Living in harmony with nature calls for a small environmental footprint, and a great example of this philosophy can be found in the House Mouton, an earthy family home that makes sustainable design a major focus. Designed by Pretoria-based Earthworld Architects, House Mouton is a low-profile structure that minimizes both its visual and environmental impact on the rural landscape. Mostly natural materials were used to construct the home, which also features a green roof, highly efficient insulation, and intensive water harvesting systems.
Located just outside Pretoria, the 705-square-meter House Mouton is set on a 1-hectare bushveld plot near the ecologically sensitive Roodeplaat Nature Reserve. To minimize its appearance on the landscape, the dwelling is split into four separate but linked single-story pavilions—for living, sleeping, services, and guests—carefully set between existing acacia thorn trees. The areas in between the pavilions have been turned into outdoor courtyards.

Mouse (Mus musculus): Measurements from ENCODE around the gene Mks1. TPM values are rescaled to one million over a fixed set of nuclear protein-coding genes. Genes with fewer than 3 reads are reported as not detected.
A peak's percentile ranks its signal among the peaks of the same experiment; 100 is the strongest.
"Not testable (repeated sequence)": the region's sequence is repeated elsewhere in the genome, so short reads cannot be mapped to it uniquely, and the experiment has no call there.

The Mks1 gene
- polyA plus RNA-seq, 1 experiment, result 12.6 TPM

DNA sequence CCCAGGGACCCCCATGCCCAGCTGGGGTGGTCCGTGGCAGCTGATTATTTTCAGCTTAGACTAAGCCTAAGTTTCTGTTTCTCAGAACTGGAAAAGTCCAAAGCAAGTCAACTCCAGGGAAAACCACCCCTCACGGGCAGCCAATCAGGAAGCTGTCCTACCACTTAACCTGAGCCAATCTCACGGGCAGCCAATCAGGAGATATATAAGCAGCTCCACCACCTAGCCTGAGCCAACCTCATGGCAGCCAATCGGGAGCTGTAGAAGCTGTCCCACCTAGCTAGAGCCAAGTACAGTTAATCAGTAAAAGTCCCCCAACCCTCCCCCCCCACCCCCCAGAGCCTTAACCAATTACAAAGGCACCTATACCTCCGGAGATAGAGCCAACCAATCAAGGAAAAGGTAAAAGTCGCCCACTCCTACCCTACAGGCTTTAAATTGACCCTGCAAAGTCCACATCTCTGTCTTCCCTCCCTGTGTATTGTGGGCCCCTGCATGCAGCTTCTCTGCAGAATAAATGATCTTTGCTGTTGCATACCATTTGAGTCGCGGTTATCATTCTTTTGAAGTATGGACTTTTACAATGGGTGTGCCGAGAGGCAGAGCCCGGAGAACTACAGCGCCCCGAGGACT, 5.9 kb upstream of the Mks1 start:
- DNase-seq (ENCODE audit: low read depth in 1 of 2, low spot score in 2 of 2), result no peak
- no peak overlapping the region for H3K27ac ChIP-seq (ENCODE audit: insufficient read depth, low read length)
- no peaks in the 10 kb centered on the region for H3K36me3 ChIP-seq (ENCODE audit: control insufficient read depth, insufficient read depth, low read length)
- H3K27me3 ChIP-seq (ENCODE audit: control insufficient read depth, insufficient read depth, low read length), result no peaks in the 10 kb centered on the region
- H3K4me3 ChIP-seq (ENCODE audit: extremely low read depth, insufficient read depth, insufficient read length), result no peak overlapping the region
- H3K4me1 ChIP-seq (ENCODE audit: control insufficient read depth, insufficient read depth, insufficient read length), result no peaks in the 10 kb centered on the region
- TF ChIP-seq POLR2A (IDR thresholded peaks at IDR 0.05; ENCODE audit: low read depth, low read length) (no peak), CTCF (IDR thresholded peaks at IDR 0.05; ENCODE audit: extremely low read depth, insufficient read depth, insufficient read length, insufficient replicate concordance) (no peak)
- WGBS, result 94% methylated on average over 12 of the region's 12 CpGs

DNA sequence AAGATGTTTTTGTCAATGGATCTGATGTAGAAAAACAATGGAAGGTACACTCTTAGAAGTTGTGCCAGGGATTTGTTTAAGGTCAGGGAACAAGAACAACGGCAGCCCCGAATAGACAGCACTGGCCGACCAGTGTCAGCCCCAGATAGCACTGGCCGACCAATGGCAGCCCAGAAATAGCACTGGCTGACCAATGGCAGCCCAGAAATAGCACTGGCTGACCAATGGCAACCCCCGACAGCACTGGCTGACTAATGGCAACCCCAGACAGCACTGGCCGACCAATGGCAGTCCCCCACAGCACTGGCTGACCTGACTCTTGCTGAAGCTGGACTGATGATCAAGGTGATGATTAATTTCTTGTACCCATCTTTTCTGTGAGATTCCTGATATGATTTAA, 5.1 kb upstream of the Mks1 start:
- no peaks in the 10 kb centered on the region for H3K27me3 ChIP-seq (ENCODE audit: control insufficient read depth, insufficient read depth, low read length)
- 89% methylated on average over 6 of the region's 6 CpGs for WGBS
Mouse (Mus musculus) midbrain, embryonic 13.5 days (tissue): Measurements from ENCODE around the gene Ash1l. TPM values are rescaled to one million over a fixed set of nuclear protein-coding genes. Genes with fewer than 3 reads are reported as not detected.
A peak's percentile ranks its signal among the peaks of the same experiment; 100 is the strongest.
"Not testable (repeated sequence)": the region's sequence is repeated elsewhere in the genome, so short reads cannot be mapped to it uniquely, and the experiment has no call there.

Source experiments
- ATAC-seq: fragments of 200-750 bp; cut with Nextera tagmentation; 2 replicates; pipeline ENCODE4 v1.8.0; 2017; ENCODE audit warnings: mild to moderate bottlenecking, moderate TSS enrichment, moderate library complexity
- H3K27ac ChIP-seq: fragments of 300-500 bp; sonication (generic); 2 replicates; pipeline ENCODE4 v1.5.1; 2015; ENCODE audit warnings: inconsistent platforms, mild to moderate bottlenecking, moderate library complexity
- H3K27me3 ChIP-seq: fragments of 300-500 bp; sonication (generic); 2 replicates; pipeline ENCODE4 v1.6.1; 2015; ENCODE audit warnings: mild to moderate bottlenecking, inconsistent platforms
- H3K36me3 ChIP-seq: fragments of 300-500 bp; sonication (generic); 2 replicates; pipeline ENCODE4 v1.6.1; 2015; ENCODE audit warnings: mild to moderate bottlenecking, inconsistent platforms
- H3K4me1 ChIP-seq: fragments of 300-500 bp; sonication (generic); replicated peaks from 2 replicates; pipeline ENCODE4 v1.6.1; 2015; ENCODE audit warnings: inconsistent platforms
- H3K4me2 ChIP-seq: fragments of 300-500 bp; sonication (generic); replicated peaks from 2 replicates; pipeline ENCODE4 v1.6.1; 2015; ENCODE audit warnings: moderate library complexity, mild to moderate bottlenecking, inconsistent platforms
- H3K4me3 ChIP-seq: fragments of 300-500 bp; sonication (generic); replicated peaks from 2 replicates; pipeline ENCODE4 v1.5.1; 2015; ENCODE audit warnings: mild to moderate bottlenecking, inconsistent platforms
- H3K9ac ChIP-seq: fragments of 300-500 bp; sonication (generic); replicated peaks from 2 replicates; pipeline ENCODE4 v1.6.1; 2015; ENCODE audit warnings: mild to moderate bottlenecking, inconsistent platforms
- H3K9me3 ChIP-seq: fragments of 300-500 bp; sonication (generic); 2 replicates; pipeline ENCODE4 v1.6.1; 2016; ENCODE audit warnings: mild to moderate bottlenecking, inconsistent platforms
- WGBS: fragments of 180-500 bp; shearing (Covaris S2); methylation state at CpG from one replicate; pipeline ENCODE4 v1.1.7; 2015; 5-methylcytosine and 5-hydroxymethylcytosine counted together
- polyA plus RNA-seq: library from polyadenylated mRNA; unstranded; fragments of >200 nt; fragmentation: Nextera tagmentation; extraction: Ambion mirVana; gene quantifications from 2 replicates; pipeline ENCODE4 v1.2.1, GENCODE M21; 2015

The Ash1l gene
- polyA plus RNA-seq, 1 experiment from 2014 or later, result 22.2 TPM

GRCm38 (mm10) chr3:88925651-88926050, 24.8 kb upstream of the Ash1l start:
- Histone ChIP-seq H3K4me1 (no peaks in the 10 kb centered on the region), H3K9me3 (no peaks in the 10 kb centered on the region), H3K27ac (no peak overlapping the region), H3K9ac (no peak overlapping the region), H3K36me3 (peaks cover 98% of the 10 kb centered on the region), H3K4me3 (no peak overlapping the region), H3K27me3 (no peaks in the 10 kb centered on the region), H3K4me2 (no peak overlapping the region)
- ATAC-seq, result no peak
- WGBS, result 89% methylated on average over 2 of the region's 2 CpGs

The shed-like pavilions are built from steel and supported by masonry walls. Large infill timber windows frame views of the landscape. The interior is minimally finished and features an earthy color palette that features natural materials. To keep energy costs to a minimum, the architects installed effectively shaded energy-efficient glazing, solar hot water heating systems, green roofs, and water harvesting systems that feed collected water into the irrigation system and emerging water supply system.
“The house consists of three conceptual elements: the roof and ceiling emulates the horizontal plane of the acacia thorn trees providing shade for its inhabitants; the two ‘anthill like’ fireplaces are beacons in the landscape; and thirdly, the jagged edge stonewall elements emulates the klip kopje of the landscapes,” write the architects. “Finally, the building design in essence attempts to be sensitive to the pristine bushveld landscape, and at the same to create a warm home for it its dwellers without opulence.”
Images via Earthworld Architects